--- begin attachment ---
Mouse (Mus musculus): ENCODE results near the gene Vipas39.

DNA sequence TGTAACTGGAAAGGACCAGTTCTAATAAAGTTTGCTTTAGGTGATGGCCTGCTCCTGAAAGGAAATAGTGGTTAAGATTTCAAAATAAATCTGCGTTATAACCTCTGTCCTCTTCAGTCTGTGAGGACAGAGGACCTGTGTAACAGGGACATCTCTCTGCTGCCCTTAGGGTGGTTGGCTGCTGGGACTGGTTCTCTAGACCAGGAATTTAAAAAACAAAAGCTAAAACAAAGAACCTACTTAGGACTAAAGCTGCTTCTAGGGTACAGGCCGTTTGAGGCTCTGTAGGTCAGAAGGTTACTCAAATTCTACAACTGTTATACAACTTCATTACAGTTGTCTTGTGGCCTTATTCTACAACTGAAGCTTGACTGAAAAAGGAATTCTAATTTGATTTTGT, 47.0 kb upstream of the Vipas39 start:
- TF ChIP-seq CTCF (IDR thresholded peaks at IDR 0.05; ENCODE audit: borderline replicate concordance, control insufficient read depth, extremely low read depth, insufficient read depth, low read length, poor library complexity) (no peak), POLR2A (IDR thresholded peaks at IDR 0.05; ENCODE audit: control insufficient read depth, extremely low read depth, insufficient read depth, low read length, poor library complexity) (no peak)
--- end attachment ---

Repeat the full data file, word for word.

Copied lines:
Mouse (Mus musculus): ENCODE results near the gene Vipas39.

DNA sequence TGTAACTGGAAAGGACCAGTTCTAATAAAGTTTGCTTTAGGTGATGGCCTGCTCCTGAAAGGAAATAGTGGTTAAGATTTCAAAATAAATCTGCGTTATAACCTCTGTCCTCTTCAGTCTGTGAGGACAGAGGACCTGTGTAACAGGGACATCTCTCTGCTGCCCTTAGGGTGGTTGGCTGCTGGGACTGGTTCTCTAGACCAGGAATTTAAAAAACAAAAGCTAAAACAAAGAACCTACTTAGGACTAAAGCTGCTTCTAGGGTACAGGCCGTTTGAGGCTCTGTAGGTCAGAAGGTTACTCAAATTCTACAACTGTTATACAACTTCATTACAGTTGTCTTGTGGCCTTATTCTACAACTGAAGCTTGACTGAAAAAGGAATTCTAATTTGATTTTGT, 47.0 kb upstream of the Vipas39 start:
- TF ChIP-seq CTCF (IDR thresholded peaks at IDR 0.05; ENCODE audit: borderline replicate concordance, control insufficient read depth, extremely low read depth, insufficient read depth, low read length, poor library complexity) (no peak), POLR2A (IDR thresholded peaks at IDR 0.05; ENCODE audit: control insufficient read depth, extremely low read depth, insufficient read depth, low read length, poor library complexity) (no peak)